Black boxes from the fatal Air France crash in 2009 revealed no new technical issues with the Airbus SAS A330 jet on first examination, investigators said Tuesday, but added that it was too soon to blame human error.
Analysis of voice and data recorders is "just beginning," France's BEA accident-investigation bureau said after Airbus told the airlines that preliminary findings did not yet warrant changes to equipment or operating guidance systems. After the crash, carriers had been told to switch speed sensors on the model.
Investigators said they had a complete set of data from the black boxes, recovered from the Atlantic Ocean and shipped to Paris this month after two years' immersion at 12,800 feet. The findings on Flight 447 come just weeks before the second anniversary of the June 1, 2009, crash, which killed 228 people en route from Brazil to Paris.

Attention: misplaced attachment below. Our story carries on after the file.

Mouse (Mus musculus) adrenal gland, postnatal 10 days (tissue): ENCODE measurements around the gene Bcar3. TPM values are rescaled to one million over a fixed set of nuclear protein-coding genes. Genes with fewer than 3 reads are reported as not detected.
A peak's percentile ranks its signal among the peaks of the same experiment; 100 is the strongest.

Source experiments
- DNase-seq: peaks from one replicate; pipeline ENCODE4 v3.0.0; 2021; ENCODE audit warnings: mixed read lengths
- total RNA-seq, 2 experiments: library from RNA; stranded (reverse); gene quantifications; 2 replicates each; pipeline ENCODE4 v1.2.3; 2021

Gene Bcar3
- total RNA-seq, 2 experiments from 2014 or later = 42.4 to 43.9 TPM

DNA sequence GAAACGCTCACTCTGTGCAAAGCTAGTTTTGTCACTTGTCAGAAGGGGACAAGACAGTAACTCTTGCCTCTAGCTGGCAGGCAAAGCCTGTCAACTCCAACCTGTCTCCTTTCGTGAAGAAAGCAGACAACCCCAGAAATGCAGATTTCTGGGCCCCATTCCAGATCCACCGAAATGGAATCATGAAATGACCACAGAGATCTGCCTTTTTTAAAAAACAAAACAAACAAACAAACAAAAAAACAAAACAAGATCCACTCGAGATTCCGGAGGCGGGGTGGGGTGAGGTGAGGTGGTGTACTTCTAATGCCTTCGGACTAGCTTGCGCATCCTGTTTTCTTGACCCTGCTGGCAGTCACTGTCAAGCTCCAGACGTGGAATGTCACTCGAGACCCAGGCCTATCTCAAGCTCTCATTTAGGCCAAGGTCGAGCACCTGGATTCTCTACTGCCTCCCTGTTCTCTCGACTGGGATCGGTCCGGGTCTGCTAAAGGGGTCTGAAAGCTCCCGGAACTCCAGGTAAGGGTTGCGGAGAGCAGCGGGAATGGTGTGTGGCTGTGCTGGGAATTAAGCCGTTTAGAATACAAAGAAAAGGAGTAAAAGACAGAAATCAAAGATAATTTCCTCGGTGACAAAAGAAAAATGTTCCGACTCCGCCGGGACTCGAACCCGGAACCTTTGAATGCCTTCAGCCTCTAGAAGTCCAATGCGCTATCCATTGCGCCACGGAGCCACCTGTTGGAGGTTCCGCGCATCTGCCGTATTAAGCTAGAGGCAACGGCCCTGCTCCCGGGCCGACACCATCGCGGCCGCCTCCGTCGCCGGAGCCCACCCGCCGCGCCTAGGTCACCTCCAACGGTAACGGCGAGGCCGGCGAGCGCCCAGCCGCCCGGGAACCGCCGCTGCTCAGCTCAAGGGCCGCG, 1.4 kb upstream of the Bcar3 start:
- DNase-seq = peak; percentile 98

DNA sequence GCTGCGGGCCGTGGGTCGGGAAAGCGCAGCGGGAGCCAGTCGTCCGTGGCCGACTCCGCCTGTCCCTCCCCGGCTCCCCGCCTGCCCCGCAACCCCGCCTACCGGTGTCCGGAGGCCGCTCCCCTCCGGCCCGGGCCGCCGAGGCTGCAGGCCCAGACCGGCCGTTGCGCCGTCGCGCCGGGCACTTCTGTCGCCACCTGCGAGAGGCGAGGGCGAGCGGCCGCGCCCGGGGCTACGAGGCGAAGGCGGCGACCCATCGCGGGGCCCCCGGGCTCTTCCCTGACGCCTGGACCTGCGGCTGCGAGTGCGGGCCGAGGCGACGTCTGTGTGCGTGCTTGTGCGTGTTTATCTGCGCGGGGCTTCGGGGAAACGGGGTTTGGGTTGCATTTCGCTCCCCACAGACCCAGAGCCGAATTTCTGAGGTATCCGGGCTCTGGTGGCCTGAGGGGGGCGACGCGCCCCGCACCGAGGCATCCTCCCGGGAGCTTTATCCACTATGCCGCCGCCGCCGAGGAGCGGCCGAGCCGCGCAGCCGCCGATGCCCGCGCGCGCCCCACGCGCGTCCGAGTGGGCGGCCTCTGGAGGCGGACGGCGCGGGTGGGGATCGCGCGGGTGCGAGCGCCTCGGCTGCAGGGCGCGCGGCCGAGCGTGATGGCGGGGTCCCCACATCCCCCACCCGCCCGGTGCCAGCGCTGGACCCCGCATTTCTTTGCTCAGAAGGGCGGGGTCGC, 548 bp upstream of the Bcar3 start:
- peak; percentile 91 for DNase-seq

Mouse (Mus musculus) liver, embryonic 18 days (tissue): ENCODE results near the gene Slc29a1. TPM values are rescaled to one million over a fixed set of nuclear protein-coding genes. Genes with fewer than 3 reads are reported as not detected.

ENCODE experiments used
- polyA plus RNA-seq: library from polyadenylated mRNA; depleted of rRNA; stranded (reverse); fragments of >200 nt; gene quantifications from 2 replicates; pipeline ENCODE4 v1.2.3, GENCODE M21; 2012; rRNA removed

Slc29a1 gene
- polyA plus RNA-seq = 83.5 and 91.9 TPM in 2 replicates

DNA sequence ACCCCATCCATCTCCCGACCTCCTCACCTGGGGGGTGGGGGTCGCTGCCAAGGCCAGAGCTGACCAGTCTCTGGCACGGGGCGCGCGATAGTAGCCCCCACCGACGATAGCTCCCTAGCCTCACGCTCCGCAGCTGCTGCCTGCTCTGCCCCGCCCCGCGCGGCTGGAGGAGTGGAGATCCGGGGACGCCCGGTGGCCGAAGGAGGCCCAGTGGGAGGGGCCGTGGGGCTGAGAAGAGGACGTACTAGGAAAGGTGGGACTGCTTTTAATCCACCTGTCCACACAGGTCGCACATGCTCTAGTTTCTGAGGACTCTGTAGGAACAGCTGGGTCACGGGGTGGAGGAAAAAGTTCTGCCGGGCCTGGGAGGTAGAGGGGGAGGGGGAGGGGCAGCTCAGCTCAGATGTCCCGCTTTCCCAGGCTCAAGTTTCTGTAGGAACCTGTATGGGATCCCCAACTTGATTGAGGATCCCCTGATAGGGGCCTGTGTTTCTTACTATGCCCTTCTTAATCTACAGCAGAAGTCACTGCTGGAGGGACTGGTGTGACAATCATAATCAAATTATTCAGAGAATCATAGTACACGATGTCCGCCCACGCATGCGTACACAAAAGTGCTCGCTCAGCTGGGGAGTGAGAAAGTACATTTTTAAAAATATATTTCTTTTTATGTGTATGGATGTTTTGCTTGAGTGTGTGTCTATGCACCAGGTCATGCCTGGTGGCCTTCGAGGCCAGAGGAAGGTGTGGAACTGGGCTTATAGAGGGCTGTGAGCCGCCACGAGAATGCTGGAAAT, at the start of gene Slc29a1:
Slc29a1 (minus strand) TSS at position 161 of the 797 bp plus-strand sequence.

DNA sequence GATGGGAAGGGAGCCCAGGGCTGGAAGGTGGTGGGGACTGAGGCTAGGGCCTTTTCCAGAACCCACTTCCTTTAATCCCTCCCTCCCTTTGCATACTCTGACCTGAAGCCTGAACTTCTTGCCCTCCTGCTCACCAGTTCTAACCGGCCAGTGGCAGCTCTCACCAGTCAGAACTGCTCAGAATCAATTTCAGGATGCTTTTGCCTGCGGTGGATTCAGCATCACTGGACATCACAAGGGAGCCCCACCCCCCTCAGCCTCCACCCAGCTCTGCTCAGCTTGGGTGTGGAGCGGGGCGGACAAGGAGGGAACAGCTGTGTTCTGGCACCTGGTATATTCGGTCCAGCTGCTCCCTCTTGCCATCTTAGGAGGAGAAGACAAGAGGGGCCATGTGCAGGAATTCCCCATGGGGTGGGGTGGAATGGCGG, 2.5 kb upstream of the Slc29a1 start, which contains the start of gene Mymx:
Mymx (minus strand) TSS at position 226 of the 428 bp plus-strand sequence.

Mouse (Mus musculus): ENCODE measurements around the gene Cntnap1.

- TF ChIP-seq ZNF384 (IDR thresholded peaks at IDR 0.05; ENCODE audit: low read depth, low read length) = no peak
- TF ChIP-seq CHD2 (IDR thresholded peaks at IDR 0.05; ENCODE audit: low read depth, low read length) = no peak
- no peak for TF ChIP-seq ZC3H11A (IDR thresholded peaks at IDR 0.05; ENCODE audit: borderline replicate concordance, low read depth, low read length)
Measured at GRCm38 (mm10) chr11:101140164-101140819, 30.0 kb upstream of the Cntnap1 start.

"The gathering of the entire cockpit audio and flight-perimeter data makes it almost certain that this accident will be fully explained," the BEA said. Airbus officials said separately that they had "no immediate recommendation" for A330 operators and promised updates when authorized to share more information.
Flight 447's last automated transmissions, minutes before the crash, suggested that faulty speed readings from devices known as pitot tubes could have caused the autopilot to shut down in bad weather, a situation pilots are trained to handle.
Investigators have said that faulty sensors could not by themselves have caused the crash and that an improper response to the readings or other unrelated elements would be required.
The absence of information on the flight's final minutes has so far hindered the investigation.